Demian Maia’s star was on the rise in the UFC’s welterweight division, with president Dana White even talking about the possibility of a title shot for the Brazilian jiu-jitsu black belt.
Jake Shields put a big roadblock in the way of those lofty aspirations.
The veteran edged Maia for a split-decision win Wednesday night in the main event of UFC Fight Night: Maia vs. Shields. Shields won by scores of 48-47, 47-48 and 48-47 in a moderately-paced five-round affair heavy on stalls and clinches.
Maia entered the fight ranked as the No. 4 contender in the welterweight division, and had won his last three fights in the first round. White had said that Maia would be in the conversation for a title shot against champion Georges St-Pierre of Montreal with a win over Shields.
But Shields, coming off a split-decision win after serving a six-month suspension for a positive drug test, did enough to win in a match lacking action. The two Brazilian jiu-jitsu black belts each had moments of brilliance, but the skills ultimately negated each others’ strengths.
Even a crowd in the country where the art was born found it hard to watch, booing in moments that featured precious little movement. Neither fighter came close to locking in a finishing hold.
The key moment came in the third round. With the score tied after two and Maia (18-4) starting to take over, Shields (28-6-1) hit a beautiful sweep to the top that stole him the round and put him in the driver’s seat for the remainder of the fight. While he tired over the final two rounds, he did enough to earn the split decision.
“That was one of my hardest two or three fights of all-time,” Shields said following the win. “It was up there with Georges St-Pierre and Dan Henderson. The guy’s a phenom. I expected that going in. He gave me everything I could handle.”
The night’s co-feature ended with an incredible knockout, but it was Korean judoka Dong Hyun Kim scoring the highlight-reel finish over heavy-handed Brazilian dynamo Erick Silva.
After Kim dominated the opening five minutes with a top-based grappling game, Silva mounted an impressive start to open the second. A big right hand started off the barrage, and Kim was immediately in survival mode. Yet as Silva rushed forward for the finish, Kim bobbed, weaved and clinched until he could clear the cobwebs.
Then it happened.
With Silva launching another heavy left hand, Kim slipped the punch and scored with a left of his own on the button. Silva (15-4) was out before he hit the canvas, and Kim (18-2-1) was the surprise victor, collapsing to his knees in celebration at the 3:01 mark of the second frame.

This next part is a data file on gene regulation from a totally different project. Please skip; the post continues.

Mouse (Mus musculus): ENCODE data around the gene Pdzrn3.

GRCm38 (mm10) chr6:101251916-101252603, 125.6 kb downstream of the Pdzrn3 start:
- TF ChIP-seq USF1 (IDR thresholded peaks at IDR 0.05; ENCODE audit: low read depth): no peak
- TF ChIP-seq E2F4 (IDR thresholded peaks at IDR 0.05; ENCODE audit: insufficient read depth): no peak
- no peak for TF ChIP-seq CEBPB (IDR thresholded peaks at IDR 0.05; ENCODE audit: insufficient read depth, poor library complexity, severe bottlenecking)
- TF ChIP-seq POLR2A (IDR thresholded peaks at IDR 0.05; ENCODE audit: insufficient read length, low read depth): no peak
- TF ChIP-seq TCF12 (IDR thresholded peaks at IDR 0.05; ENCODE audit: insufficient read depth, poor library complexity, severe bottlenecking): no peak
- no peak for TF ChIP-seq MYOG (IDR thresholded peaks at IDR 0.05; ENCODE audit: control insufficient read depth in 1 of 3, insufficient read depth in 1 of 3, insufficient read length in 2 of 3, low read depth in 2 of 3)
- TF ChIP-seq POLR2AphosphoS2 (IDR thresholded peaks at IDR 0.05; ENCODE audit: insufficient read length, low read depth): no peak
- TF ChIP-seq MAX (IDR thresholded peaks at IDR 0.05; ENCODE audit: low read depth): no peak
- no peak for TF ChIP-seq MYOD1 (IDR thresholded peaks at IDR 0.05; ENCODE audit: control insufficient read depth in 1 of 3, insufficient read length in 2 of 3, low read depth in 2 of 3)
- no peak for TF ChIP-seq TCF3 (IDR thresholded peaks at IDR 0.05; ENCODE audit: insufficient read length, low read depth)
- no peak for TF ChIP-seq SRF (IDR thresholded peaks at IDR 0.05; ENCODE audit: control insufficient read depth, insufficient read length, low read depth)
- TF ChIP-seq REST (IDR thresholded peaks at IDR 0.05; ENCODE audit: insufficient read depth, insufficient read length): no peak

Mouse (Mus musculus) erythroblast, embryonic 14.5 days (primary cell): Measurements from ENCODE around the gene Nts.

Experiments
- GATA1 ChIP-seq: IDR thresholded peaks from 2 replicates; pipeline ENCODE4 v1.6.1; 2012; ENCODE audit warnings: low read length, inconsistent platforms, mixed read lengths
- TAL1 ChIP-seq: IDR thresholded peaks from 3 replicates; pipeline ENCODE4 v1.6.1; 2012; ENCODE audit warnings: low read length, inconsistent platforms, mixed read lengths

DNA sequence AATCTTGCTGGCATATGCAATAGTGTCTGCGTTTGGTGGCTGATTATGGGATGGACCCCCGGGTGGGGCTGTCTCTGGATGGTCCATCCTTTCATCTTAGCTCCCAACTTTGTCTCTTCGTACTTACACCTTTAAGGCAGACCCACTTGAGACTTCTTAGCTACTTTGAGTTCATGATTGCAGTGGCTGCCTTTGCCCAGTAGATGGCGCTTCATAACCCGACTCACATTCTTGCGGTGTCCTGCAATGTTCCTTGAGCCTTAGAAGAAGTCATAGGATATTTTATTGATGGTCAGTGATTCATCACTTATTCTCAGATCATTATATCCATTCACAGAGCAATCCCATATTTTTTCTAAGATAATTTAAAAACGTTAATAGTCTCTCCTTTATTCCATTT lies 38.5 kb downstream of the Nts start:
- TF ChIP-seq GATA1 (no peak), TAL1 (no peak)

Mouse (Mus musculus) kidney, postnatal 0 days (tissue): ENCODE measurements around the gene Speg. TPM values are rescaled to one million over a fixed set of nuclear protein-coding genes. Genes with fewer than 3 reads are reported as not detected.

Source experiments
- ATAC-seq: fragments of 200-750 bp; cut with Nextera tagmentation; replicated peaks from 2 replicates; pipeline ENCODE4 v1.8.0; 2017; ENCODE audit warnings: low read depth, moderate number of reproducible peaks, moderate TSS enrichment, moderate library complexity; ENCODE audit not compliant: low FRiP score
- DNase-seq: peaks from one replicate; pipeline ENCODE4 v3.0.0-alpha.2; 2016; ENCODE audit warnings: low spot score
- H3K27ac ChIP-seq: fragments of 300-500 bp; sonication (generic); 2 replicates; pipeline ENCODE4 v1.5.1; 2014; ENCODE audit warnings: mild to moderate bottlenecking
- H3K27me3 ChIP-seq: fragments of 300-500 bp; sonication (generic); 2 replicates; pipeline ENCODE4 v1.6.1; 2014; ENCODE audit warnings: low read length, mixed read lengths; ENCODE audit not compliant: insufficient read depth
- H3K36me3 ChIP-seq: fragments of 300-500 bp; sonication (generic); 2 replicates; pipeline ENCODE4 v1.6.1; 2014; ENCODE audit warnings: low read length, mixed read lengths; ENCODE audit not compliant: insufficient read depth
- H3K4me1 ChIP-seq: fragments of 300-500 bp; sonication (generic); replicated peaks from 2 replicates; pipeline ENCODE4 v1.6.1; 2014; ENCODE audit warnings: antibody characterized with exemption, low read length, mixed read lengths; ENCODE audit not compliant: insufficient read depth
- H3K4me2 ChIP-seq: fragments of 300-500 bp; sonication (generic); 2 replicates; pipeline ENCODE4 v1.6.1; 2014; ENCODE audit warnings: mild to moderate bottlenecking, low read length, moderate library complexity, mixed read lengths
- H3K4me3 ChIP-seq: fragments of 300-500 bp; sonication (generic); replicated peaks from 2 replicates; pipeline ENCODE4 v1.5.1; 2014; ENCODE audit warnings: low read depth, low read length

Kim was awarded a US$50,000 bonus cheque for the evening’s clear “Knockout of the Night.”
“It was incredible and very difficult because Erick Silva is a very tough fighter,” Kim said. “He tries to overpower his opponents. I knew he was going to throw a lot of punches, so I tried to counter the attack from Erick.”
A pair of light-heavyweight contests played out in disappointing fashion as Thaigo Silva outclassed Matt Hamill and Fabio Maldonado earned a split-decision win over Joey Beltran in a lacklustre affair.
Silva, who missed weight for the matchup at Friday’s official ceremony, was clearly better than Hamill, who was fighting for the first time in 13 months.
While neither fighter particularly impressed, Silva’s heavy punches and devastating leg kicks took their toll. Hamill’s vaunted wrestling attack was ineffective, and he was punching back for most of the 15-minute affair.
Hamill showed heart in surviving until the final bell, but Silva was awarded the clearcut unanimous-decision win, 30-27, 30-27 and 29-28.
“I think it was a bad fight,” Silva admitted. “I had a bad weight cut, which was my own fault. I disappointed the UFC, but I’ll make up for it.
“I had many chances to knock him out, but I gassed out. It was a bad fight even though I won.”
Meanwhile, Maldonado got off to a slow start, and Beltran slowed as the fight wore on, making for a rather tedious affair eventually won 28-29, 29-28 and 29-28 by Maldonado.
While both fighters were willing to trade blows on the feet, Beltran preferred to fight on the inside and work dirty boxing in the clinch. Maldonado, who works better for distance, inexplicably put himself willingly in tight quarters.
Beltran (14-9) scored a takedown late in the third and finished the fight winging punches at his opponent, but it was a case of too little, too late as Maldonado (20-6) was awarded the win.
“I know he usually likes to slow down the pace to explode in the end, so I had to watch my pace, too,” Maldonado said. “I had a few opportunities to finish it but I was always mindful of that.
“I wish I had thrown more punches, boxed more, and hadn’t stayed so much against the fence. I did damage there too, but I know the judges sometimes see the fence as a sign of control.”
Wednesday’s event was attended by a reported sold-out crowd of 6,621 fans, according to UFC exec Marshall Zelaznik.
In other matches:
— Brazilian submission ace Rousimar Palhares (15-5) snapped a two-fight losing streak in emphatic fashion, making Mike Pierce tap out in just 31 seconds. Despite scoring the only submission victory of the night, UFC officials declined to award the Brazilian the “Submission of the Night” bonus, citing his refusal to immediately let go of the hold after his opponent’s submission as “unsportsmanlike conduct.”
— Bantamweight Raphael Assuncao ran his UFC record to 5-0 at 135 pounds with a hard-fought split-decision win over fellow top contender T.J. Dillashaw. The bout earned both fighters a bonus cheque for the evening’s “Fight of the Night.”